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THE NORTH-WEST MOUNTED POLICEMAN.

A Character Sketch.

BY AN EX-POLICEMAN.

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VER the wide Canadians should be proud. On the prairies of that margin of every page in the history of Great North- the civilization of the North-West, his West” of ours there figure is indelibly stamped, and though rides a gallant, he follow the vanishing Indian down scarlet-clad horse- the fast dimming trail of the buffalo, man, omnipresent yet will his name and his fame ever be throughout the remembered in the land which he has length and breadth helped to civilize. of that vast terri- He presents himself for our obser

tory. From the vation in a variety of guises. On a fertile fields of warm summer day he may be met Manitoba to the strolling down the street of some ristowering peaks ing railroad town, or found seated at

of the Rock- the dining table of some first-class ies, and from the bleak, desolate hotel, as a natty cavalry man. From plains of Montana to the far-off, lone- the button of his forage cap to his sy Slave Lake, his scarlet jacket is brilliantly burnished spurs, he is as known, feared and honoured. He it spick and span as any dandy trooper is who upholds the majesty of law and in the Imperial service; and looks exorder, and sways the sceptre of au- actly what he is, a smart, active solthority over a tract of semi-wilderness dier. On the contrary, while doing measured by tens of thousands of square miles. Within the limits of his jurisdiction mighty is his word and great is his power. He has made the strong arm of British justice a terror to evil-doers, a bulwark and a defence to the peaceable colonist. From the low doorway of his teepee, the Redman scowls askance at the scarlet-coated figure, but the herds of the Paleface graze unmolested. After one glimpse of the blue and yellow forage cap, the typical western desperado, the “ Bad Man,” fresh from lording it over those who frequent the saloons and gambling-hells of the Western States, degenerates (?) into a quiet, peaceful, inoffensive personage. This scarlet-clad horseman is the

Mw.M.P. North-West Mounted Policeman of

Bandsman Canada, and of his brilliant record, of his gallantry and of his efficiency, all

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special duty far removed from civil Though he appear in divers outization, he looks exactly what he is ward garbs and upon various duties, not, a border ruffian. Clad in som- yet the inner man is essentially the brero, buckskin shirt, and “Shaps,"* same, a distinct, though broad type, with unshaven (alas ! often dirty) and as a type easily considered. The face, he looks as tough as a broken- elements constituting his nature are down cow-puncher. At the same time not so incongruous as might be supit must be admitted that he looks ex. posed. It is true that he is a combinatremely business-like. He may be tion of All sorts and conditions of dirty, but his horse is not; he may men,” men blown together by the not look fit to appear upon a full “round-up." of the winds of heaven, dress parade, but the condition of his but these do not differ from one anaccoutrements is above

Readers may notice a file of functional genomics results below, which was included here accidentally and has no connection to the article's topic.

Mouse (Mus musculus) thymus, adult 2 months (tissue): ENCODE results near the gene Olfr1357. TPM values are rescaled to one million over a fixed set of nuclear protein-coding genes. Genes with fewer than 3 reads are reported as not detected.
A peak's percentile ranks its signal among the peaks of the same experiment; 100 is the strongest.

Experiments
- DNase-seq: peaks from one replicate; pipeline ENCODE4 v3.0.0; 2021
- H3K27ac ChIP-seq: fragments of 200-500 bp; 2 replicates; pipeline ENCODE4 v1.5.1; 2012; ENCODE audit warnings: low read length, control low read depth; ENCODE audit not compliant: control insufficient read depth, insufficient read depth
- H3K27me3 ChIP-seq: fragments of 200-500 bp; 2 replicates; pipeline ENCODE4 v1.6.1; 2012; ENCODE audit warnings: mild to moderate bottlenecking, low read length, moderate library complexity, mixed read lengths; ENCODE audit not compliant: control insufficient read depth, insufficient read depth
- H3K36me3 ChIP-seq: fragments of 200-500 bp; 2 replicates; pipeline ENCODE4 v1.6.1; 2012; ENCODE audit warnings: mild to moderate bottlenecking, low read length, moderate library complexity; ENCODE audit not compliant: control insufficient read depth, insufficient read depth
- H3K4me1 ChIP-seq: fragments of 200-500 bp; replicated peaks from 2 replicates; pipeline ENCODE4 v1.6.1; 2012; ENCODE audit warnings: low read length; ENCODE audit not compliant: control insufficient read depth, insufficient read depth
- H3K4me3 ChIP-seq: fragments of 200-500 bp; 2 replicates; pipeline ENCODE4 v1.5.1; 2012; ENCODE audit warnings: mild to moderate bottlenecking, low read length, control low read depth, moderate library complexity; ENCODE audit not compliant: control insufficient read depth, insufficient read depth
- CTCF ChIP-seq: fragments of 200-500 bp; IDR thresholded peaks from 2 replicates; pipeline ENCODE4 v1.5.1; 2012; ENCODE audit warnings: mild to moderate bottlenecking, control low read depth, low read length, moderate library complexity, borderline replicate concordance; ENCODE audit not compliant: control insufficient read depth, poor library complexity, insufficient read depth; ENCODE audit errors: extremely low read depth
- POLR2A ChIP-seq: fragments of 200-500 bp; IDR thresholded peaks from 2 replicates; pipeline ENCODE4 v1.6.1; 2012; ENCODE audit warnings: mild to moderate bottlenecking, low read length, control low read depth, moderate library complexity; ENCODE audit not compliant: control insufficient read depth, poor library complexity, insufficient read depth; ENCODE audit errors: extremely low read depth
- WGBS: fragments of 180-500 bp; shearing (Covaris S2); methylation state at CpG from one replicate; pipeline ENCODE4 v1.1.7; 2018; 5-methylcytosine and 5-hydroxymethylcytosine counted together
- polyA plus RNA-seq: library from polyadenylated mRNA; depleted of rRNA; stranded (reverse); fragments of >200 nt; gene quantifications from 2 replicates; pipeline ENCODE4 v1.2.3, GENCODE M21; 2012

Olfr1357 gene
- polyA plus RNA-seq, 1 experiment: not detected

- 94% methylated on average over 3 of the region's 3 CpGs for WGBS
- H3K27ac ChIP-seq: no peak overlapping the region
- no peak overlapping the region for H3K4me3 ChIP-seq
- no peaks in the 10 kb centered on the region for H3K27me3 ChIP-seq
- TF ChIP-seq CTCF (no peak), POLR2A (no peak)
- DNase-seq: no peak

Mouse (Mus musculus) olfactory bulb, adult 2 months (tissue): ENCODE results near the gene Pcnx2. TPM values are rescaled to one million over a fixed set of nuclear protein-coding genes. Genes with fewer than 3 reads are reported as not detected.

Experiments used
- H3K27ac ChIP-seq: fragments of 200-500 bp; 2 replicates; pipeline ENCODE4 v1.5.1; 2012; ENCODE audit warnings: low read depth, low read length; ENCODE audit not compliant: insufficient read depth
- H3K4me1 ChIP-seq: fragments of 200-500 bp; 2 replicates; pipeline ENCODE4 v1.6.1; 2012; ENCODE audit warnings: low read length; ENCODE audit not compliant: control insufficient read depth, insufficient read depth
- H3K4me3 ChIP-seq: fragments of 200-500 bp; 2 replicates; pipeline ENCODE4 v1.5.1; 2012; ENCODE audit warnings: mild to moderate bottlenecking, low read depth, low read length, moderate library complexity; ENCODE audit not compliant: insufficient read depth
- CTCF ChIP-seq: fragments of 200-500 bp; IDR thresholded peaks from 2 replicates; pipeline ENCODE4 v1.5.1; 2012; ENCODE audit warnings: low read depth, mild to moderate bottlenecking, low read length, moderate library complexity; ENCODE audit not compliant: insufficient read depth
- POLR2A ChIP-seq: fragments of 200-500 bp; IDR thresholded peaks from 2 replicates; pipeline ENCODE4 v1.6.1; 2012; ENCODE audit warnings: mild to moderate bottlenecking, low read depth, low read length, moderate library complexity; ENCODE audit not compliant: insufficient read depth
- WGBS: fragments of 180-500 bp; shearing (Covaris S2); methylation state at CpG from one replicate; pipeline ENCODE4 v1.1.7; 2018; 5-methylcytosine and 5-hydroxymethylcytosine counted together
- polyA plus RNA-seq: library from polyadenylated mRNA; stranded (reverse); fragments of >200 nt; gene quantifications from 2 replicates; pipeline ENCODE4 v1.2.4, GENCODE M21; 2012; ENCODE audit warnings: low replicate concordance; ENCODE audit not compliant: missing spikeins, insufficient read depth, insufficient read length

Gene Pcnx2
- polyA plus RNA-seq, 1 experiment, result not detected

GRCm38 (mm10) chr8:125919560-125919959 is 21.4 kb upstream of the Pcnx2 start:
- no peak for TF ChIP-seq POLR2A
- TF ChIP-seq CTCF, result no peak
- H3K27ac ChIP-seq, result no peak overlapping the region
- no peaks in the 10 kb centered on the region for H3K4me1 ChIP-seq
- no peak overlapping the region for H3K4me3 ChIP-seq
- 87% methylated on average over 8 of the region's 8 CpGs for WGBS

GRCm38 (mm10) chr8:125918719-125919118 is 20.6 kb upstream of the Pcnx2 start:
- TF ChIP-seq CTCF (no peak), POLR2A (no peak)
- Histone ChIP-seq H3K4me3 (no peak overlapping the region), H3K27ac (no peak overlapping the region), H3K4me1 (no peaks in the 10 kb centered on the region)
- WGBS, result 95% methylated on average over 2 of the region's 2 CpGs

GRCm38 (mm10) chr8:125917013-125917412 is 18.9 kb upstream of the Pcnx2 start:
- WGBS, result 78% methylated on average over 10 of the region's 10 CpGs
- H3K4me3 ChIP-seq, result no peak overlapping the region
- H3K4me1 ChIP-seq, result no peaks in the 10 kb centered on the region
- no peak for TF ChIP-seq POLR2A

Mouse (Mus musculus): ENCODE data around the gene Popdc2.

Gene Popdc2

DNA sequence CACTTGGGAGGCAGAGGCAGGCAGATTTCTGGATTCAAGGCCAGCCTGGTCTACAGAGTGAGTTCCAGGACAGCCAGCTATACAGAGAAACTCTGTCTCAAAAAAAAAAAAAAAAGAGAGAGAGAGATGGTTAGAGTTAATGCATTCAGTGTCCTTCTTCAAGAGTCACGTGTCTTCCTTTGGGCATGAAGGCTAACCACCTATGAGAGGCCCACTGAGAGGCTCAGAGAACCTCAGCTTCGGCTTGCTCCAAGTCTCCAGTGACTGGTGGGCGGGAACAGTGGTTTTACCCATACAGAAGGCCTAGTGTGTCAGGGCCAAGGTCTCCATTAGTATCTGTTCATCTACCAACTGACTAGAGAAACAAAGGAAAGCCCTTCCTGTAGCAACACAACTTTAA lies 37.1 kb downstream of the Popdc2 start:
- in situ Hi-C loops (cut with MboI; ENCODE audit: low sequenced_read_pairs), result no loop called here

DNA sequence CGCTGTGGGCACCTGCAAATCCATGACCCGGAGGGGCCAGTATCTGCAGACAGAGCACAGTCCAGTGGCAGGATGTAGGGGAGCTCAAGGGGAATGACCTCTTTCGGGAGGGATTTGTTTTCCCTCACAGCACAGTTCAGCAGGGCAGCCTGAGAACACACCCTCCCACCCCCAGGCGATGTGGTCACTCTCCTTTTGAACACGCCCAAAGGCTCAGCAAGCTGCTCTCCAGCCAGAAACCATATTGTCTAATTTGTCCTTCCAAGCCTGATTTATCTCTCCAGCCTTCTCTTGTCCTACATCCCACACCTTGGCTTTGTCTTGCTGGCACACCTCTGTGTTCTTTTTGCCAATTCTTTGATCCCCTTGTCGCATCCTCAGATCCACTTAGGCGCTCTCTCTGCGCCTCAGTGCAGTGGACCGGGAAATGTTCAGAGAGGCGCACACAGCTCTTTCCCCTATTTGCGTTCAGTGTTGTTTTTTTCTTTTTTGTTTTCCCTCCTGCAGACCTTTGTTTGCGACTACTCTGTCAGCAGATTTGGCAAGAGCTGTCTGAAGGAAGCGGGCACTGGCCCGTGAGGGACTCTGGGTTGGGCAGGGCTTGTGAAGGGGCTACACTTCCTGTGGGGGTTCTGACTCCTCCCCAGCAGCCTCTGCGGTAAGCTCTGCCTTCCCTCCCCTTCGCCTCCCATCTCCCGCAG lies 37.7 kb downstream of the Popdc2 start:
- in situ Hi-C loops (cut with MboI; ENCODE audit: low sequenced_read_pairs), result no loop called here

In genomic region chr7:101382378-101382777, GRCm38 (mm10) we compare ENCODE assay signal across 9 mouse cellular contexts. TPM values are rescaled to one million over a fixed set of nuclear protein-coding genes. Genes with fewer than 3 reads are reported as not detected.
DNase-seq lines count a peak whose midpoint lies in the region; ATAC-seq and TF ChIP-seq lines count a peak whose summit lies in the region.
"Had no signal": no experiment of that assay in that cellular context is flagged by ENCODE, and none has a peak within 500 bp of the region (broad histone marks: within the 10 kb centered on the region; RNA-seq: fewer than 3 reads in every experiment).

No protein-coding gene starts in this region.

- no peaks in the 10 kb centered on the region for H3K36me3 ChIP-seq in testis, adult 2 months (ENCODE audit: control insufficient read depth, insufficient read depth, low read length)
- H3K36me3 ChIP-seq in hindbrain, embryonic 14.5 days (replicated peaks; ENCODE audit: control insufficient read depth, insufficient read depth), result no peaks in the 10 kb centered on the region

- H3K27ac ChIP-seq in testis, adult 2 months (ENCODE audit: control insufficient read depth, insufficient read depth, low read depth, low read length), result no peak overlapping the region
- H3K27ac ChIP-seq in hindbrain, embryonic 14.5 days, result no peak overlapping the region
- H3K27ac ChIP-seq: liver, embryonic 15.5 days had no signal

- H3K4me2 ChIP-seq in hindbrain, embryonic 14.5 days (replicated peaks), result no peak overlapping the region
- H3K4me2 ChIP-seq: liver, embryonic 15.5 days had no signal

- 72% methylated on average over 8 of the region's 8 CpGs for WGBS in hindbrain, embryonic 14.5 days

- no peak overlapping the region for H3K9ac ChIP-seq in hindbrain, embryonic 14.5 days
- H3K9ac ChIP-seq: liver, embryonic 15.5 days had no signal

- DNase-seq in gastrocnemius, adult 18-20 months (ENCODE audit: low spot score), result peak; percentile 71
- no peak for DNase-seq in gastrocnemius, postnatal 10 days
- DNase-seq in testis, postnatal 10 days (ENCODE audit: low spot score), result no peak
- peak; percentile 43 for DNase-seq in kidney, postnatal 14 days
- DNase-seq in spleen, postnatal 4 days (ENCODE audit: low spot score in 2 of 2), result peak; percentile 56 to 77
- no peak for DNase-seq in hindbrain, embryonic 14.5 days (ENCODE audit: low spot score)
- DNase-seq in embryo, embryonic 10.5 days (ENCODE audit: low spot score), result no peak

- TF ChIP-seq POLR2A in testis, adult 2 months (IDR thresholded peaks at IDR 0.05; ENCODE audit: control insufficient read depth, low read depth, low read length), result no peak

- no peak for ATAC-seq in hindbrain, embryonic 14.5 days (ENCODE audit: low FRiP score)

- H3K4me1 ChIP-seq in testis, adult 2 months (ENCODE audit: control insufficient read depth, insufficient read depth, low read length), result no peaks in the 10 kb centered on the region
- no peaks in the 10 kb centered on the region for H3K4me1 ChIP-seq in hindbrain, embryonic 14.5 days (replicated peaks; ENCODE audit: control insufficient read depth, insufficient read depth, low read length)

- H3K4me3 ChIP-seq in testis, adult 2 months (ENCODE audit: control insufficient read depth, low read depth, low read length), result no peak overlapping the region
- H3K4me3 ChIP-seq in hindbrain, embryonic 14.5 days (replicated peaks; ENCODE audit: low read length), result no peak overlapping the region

is above reproach other so much as might at first glance Again, when the gentle zephyrs of the appear. The wanderer, the rollingNorth-West blow softly from the pole, stone, the ne'er-do-well, and the prodihe appears in a third character. Wrapped from head to foot in furs, and seated in his narrow “Flatsleigh,” + as he threads his way through the forests and muskegs of the far north, he appears more like an Eskimo than anything else. And he must needs be like an Eskimo in more than outward resemblance, in order to face, on those long dreary miles of patrol, the icy breath of the Arctic winter.

DETACHMENT GUN SQUAD. * Chapareros, or heavy riding overalls of horsehide or calfskin. + A large toboggan, with low back and sides, drawn by dogs or horses.

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that he patrols the prairies as a NorthWest Policeman.

In his veins flows the hot, strong blood of the Anglo-Saxon, that fierce, restless current, which, ever surging impetuously onward, has encircled the globe from sunrise to sunrise. Some slight admixture of foreign element there is, a dash of the Teuton or the Gaul, but it is merely a drop in the flood and does not appreciably affect the intensely national character of the man, His is the deep thirst for excitement and adventure, the admiration for muscle and manliness, the

generous scorn for all baseness and cowardice, that distinguishes England's sons

all the world over. His Heming

is the reckless, dashing bravery, the cool, calculating courage, the calm, quiet endurance, that has conquered .so many fields for

our Motherland. With a heart that beats a maddened response to the clanging and clashing